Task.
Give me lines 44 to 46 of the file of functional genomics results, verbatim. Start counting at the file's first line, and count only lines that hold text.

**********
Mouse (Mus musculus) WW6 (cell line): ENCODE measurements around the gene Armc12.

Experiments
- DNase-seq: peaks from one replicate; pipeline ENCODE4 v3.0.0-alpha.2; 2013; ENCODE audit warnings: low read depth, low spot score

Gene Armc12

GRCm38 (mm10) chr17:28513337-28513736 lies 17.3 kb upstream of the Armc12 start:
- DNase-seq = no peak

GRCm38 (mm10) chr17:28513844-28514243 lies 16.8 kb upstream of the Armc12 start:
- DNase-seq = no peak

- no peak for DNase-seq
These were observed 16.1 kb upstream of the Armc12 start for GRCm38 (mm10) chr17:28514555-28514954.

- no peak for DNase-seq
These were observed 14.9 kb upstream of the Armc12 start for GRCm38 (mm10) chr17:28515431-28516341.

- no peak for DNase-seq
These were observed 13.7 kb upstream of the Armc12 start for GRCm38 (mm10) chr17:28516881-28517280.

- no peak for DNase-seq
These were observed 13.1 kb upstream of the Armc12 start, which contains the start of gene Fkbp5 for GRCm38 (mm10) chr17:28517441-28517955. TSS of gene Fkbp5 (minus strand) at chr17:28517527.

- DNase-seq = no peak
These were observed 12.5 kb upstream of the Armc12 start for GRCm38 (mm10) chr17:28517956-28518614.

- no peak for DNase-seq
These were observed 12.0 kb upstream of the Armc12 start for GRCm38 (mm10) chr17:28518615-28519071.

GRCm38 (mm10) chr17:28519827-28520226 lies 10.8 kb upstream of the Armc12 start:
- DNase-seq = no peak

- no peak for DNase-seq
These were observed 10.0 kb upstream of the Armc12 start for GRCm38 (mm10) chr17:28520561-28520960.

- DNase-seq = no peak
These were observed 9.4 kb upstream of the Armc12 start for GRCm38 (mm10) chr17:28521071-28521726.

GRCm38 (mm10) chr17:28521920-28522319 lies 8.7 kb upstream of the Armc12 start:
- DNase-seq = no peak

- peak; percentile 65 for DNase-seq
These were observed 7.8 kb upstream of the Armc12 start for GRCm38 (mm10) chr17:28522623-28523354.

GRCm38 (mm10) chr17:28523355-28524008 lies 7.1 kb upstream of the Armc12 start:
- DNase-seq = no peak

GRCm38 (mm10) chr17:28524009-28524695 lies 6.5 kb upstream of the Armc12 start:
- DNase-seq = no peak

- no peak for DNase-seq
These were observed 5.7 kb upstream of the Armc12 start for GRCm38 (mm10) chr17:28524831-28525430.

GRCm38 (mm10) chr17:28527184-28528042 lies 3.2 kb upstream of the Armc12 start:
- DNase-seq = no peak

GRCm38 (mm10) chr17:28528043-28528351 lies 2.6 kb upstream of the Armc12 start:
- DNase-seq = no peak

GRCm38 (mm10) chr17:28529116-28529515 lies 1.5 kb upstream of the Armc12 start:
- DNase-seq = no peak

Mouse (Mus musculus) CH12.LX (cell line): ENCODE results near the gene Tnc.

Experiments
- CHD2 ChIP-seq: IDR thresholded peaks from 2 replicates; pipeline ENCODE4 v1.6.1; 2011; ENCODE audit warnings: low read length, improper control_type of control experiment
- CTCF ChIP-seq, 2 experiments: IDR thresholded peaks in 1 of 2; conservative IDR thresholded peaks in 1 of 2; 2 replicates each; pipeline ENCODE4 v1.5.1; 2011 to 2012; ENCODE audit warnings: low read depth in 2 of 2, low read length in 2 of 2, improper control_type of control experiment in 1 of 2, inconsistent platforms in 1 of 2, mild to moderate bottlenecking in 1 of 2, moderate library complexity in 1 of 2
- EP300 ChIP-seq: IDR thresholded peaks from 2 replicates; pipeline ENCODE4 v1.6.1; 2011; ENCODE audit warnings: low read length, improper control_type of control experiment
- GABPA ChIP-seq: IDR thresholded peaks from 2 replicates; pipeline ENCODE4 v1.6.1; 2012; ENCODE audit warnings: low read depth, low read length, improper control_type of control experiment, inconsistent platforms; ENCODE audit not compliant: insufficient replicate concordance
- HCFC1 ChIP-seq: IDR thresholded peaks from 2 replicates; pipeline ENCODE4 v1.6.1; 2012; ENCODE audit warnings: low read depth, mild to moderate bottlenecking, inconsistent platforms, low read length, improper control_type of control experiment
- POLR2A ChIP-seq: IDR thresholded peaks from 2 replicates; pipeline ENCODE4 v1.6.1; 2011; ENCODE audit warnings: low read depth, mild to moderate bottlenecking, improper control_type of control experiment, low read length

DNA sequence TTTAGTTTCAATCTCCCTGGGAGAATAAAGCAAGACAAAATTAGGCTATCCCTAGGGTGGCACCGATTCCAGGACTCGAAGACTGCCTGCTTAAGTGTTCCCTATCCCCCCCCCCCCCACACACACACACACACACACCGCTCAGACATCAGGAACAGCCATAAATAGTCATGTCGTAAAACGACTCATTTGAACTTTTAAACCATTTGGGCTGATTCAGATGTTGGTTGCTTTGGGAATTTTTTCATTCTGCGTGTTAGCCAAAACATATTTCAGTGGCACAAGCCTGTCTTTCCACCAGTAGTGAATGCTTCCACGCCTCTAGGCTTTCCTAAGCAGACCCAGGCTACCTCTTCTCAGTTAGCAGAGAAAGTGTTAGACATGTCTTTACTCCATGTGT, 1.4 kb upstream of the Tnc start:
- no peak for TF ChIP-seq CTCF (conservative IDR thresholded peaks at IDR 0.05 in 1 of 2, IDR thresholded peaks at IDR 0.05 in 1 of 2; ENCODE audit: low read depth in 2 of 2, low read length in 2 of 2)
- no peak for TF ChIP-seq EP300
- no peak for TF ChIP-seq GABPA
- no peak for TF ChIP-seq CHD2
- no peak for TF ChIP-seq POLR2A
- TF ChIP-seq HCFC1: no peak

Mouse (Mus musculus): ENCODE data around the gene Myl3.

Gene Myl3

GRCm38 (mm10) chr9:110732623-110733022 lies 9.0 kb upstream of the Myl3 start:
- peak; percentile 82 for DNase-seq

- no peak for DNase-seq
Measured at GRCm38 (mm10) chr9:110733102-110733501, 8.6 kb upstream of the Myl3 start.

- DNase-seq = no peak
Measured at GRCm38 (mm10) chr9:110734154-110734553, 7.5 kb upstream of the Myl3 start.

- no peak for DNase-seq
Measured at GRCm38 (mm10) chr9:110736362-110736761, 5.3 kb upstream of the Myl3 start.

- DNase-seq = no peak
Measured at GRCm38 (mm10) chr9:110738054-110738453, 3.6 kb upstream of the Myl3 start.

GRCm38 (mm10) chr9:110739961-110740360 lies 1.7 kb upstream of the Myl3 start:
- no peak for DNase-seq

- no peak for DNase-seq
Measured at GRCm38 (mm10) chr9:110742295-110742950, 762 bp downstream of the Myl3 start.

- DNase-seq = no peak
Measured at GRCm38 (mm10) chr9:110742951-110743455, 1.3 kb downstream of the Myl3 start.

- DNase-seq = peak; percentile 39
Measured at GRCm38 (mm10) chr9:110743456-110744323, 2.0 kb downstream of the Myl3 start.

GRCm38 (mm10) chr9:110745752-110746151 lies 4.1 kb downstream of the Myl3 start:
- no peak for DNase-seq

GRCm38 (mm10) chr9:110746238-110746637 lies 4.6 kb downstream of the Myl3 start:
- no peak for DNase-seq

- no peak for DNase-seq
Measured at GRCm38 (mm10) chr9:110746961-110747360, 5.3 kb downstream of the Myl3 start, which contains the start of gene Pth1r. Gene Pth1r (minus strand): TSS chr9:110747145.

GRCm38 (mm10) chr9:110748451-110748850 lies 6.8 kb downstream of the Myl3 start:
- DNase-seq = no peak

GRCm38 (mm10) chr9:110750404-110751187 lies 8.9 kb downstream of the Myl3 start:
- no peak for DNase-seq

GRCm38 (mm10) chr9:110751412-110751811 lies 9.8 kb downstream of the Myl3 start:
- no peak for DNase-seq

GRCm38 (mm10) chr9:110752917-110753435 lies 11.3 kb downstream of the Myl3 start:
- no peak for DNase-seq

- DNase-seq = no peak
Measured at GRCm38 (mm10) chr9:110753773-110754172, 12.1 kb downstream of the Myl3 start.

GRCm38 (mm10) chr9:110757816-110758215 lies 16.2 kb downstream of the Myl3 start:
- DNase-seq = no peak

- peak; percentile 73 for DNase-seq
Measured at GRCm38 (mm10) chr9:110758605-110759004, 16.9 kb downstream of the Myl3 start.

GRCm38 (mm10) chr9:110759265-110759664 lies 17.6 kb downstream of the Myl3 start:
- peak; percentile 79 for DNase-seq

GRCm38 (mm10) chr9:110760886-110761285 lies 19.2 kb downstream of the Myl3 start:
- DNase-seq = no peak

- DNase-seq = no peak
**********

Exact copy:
Experiments
- CHD2 ChIP-seq: IDR thresholded peaks from 2 replicates; pipeline ENCODE4 v1.6.1; 2011; ENCODE audit warnings: low read length, improper control_type of control experiment
- CTCF ChIP-seq, 2 experiments: IDR thresholded peaks in 1 of 2; conservative IDR thresholded peaks in 1 of 2; 2 replicates each; pipeline ENCODE4 v1.5.1; 2011 to 2012; ENCODE audit warnings: low read depth in 2 of 2, low read length in 2 of 2, improper control_type of control experiment in 1 of 2, inconsistent platforms in 1 of 2, mild to moderate bottlenecking in 1 of 2, moderate library complexity in 1 of 2